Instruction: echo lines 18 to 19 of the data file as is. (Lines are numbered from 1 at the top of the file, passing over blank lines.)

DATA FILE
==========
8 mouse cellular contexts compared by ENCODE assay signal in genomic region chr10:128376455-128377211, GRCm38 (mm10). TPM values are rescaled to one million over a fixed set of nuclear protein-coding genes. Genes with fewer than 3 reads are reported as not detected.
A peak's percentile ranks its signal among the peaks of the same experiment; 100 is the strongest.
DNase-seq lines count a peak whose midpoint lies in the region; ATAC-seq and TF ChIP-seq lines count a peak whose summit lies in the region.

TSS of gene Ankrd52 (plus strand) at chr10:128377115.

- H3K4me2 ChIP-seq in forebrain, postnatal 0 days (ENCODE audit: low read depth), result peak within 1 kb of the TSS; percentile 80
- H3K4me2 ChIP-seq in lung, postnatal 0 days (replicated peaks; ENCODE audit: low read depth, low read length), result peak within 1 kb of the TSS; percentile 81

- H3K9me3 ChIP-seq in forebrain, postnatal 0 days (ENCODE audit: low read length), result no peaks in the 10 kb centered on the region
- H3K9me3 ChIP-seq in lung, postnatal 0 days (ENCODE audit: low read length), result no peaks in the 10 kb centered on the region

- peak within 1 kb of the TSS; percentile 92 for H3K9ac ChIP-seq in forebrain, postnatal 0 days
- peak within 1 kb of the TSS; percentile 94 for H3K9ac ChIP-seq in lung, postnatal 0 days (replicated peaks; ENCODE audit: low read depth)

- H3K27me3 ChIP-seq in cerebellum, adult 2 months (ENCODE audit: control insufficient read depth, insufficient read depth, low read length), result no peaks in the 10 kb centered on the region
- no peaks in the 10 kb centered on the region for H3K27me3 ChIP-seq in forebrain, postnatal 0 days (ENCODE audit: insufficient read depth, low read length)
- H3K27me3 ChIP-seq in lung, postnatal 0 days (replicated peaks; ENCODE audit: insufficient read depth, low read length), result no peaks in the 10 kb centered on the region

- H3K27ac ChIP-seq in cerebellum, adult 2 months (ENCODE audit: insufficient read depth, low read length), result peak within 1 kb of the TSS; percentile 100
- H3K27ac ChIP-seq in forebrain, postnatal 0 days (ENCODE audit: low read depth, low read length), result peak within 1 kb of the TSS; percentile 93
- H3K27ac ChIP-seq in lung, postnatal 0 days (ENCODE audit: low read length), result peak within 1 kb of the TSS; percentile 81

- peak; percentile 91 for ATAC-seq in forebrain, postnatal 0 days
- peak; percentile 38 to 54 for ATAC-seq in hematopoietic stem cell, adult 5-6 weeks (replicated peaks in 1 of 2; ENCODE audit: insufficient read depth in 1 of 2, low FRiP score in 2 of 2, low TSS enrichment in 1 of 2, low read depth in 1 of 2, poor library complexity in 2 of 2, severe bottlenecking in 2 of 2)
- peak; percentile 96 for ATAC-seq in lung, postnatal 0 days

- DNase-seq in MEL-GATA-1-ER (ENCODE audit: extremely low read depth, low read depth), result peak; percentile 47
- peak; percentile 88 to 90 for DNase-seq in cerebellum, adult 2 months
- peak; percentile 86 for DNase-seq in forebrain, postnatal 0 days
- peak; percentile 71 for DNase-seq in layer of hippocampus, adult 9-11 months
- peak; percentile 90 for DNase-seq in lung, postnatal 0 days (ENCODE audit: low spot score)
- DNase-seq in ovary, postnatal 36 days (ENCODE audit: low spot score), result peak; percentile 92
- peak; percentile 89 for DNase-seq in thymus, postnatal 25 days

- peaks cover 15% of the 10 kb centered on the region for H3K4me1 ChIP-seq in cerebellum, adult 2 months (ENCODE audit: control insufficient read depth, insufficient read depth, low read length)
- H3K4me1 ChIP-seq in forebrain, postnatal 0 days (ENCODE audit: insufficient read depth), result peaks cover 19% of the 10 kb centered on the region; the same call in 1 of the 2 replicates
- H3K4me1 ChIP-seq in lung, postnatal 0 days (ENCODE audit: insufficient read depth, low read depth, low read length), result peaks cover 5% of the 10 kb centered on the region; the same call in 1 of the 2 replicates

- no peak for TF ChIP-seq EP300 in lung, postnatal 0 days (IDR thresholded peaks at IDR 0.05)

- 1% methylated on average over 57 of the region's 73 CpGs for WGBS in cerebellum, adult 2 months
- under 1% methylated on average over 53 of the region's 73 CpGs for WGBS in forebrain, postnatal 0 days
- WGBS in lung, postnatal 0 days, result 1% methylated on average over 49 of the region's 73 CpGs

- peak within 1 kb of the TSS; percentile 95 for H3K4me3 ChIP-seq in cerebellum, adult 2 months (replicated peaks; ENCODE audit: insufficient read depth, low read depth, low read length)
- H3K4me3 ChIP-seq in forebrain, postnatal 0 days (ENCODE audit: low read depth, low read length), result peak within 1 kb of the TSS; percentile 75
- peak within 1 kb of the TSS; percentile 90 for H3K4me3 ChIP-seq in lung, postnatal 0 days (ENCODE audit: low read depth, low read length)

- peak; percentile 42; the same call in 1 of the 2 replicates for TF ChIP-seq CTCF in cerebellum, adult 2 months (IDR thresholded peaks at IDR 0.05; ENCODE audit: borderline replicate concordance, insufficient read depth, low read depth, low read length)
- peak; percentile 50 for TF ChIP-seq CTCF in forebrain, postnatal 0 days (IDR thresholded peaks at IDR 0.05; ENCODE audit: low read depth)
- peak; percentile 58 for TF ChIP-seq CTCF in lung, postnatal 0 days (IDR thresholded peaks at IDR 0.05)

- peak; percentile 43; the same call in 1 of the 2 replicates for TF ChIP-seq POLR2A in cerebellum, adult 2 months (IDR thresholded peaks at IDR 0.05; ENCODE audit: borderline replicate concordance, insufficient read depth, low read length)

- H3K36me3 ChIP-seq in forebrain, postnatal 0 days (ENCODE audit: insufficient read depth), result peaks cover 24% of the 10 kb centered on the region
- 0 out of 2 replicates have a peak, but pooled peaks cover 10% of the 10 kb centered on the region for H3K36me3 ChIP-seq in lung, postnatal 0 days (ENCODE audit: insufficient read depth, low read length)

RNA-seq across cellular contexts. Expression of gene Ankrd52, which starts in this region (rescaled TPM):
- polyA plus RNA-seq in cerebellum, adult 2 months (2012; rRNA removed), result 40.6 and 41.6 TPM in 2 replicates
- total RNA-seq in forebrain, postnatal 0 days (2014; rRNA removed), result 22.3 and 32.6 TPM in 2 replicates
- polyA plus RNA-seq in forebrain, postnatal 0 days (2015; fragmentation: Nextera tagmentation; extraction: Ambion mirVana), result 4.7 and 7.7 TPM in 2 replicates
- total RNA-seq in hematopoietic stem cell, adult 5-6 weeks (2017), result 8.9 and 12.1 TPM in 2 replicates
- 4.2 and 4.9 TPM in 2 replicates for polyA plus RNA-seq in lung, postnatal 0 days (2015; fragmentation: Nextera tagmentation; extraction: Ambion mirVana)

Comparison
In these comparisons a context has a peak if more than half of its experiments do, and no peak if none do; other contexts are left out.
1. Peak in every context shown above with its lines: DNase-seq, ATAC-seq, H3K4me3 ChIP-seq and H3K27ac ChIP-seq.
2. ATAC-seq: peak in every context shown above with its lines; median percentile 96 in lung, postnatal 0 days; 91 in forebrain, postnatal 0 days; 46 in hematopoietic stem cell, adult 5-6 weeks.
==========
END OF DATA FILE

- peak; percentile 38 to 54 for ATAC-seq in hematopoietic stem cell, adult 5-6 weeks (replicated peaks in 1 of 2; ENCODE audit: insufficient read depth in 1 of 2, low FRiP score in 2 of 2, low TSS enrichment in 1 of 2, low read depth in 1 of 2, poor library complexity in 2 of 2, severe bottlenecking in 2 of 2)
- peak; percentile 96 for ATAC-seq in lung, postnatal 0 days